My beef is that it just isn’t ‘convenient’ for libertarian humanists to own up to just how bad things are under their ideological stewardship because then they would have to accept that their libertarian regime is not benign, and that it is the one that should be getting the main flak and demands for reform, not the churches .. who are as much their victims as Aboriginal children have been since libertarian bureaucrats took over the their social administration in the early ’70s.

  7. Lynne Newington

    July 14, 2018 at 2:12 am

    No country in the world is exempt it’s not just “our society’s problem” as we’re just the tip of a mighty big iceberg.

    NCR. Honolulu dumping ground for abusive priests.

    ABC. Worst Catholic sex abuse in developing world

    Priests Possess Enormous Authority … Spiegel International world-sins -of -the-flesh abuse-allegations in Africa with victims claiming priests gave them money for “sexual favours”.. at gun point!

    So who’s going to benefit by shutting up? Only those with skeletons in their own closet, in my opinion.

  8. spikey

    July 14, 2018 at 12:46 am

    With all due respect to Christopher …

    ‘It was a quite brutal process of pulling the rug out from under what had been successful educational institutions that kept adolescents out of sexual reach of one other until they were mature enough to understand the broader ramifications of gender partnership, and capable of making larger commitments than purely genital ones.’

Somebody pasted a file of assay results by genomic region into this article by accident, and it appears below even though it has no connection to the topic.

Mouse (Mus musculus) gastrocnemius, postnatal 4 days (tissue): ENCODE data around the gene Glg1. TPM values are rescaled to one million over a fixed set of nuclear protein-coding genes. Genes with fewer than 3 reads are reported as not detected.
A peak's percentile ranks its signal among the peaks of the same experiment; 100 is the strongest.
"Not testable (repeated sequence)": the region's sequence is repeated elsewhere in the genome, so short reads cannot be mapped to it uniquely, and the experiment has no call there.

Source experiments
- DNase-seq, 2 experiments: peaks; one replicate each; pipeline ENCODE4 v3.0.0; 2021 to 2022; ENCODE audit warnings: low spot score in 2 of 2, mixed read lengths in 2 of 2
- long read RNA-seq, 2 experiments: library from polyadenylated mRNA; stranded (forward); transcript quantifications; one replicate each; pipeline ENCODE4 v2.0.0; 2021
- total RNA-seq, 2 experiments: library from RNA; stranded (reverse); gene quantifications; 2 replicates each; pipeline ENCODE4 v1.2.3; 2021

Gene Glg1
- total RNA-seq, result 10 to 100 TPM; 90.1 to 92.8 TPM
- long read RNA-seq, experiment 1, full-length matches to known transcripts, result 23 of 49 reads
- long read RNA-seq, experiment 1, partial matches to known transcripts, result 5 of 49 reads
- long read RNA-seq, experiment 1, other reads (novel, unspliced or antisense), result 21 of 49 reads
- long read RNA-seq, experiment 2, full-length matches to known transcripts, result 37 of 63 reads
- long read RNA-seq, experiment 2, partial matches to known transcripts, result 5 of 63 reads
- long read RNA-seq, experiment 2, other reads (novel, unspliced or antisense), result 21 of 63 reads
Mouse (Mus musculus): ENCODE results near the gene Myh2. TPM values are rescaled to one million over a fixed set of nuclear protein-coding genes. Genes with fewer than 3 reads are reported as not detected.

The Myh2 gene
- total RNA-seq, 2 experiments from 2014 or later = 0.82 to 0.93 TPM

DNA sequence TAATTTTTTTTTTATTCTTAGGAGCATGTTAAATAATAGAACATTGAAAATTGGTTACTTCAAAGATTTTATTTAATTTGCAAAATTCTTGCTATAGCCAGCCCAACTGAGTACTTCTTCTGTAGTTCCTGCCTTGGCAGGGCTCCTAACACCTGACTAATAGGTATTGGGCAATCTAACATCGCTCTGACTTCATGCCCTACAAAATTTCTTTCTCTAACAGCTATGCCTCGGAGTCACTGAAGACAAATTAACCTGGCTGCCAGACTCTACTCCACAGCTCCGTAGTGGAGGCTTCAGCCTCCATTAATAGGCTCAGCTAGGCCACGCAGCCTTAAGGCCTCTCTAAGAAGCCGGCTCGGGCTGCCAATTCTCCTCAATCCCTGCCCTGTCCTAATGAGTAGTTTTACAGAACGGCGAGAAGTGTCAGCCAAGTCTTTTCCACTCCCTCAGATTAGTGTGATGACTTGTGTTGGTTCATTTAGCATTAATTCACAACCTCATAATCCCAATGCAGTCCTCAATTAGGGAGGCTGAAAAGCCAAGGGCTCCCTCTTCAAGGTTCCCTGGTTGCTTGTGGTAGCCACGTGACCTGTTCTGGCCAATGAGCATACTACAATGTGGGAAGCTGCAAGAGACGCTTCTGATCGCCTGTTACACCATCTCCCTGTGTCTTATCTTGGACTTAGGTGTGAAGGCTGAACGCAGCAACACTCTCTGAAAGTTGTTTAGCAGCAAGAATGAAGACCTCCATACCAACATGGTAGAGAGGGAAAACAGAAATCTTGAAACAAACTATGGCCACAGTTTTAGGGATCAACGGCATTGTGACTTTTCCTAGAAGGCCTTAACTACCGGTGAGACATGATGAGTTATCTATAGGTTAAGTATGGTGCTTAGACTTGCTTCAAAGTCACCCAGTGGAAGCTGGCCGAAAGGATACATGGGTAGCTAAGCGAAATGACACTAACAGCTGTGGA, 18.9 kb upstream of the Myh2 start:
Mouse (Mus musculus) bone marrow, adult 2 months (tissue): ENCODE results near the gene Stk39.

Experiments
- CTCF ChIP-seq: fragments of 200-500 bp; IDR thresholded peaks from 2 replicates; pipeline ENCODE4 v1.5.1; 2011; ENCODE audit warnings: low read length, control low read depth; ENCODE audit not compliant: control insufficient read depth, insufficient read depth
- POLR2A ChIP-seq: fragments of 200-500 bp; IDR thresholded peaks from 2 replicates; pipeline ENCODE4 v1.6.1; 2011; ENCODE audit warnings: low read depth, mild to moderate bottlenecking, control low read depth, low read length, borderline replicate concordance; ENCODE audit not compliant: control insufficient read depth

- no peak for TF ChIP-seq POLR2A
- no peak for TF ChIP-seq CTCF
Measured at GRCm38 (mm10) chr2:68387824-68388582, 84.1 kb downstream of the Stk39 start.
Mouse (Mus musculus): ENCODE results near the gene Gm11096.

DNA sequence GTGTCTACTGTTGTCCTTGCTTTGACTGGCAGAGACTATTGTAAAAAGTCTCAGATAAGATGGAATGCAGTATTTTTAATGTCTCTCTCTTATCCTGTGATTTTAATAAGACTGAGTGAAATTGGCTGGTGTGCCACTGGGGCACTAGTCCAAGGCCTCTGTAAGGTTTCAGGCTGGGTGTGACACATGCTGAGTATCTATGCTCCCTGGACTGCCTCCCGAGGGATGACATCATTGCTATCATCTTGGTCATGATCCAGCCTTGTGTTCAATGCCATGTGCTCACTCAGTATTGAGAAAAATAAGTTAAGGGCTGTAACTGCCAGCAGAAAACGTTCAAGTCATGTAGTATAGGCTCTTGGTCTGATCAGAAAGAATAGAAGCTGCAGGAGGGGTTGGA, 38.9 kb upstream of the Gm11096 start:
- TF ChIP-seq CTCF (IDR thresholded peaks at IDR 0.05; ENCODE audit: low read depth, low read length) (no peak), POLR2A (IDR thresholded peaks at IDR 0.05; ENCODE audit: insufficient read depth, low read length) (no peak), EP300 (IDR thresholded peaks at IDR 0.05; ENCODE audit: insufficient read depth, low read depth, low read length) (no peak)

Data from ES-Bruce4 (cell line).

A bloke who reckons non narrow sexual conformist conduct such as same sex marriage will be the downfall of society should think a bit more about his own delusions before judging upcoming discussions about a better future for all humanity: http://oldtt.pixelkey.biz/index.php?/article/8th-Hobart-Oration-Justice-for-the-Next-Generation-Julian-Burnside-and-B/

    Care for a debate Nagle? I’m no blind-sided Burnside fan but I’m certainly less of a fan of your projections. Online, on air, live, whatever.

  9. Lynne Newington

    July 14, 2018 at 12:35 am

    That’s the $50 million dollar question and many Catholics believe once it all quietens down it will be back to business as usual .. as it has down through history, especially with the likes of Mark Coleridge, another archbishop whose loyalty is to not to God and not the church .. but the pope.

  10. Simon Warriner

    July 14, 2018 at 12:08 am

    At the risk of a literary head kicking, I think Bert has a point. The Vatican has, from my reading many years ago, one of the most complete collections of pornography, with much of it dated from centuries ago.

    That said, the sexual abuse of children is hardly a binary issue around dates. It has been around for a very long time, and it will continue to be with us for long into the future. It is a dark part of human nature, like psychopathy and narcissism. How society handles it is the issue. That, and how we handle the forces that enable and encourage it, such as the rampant and entirely unprincipled sexualisation of prepubescent kids by the advertising industry, and those they work for.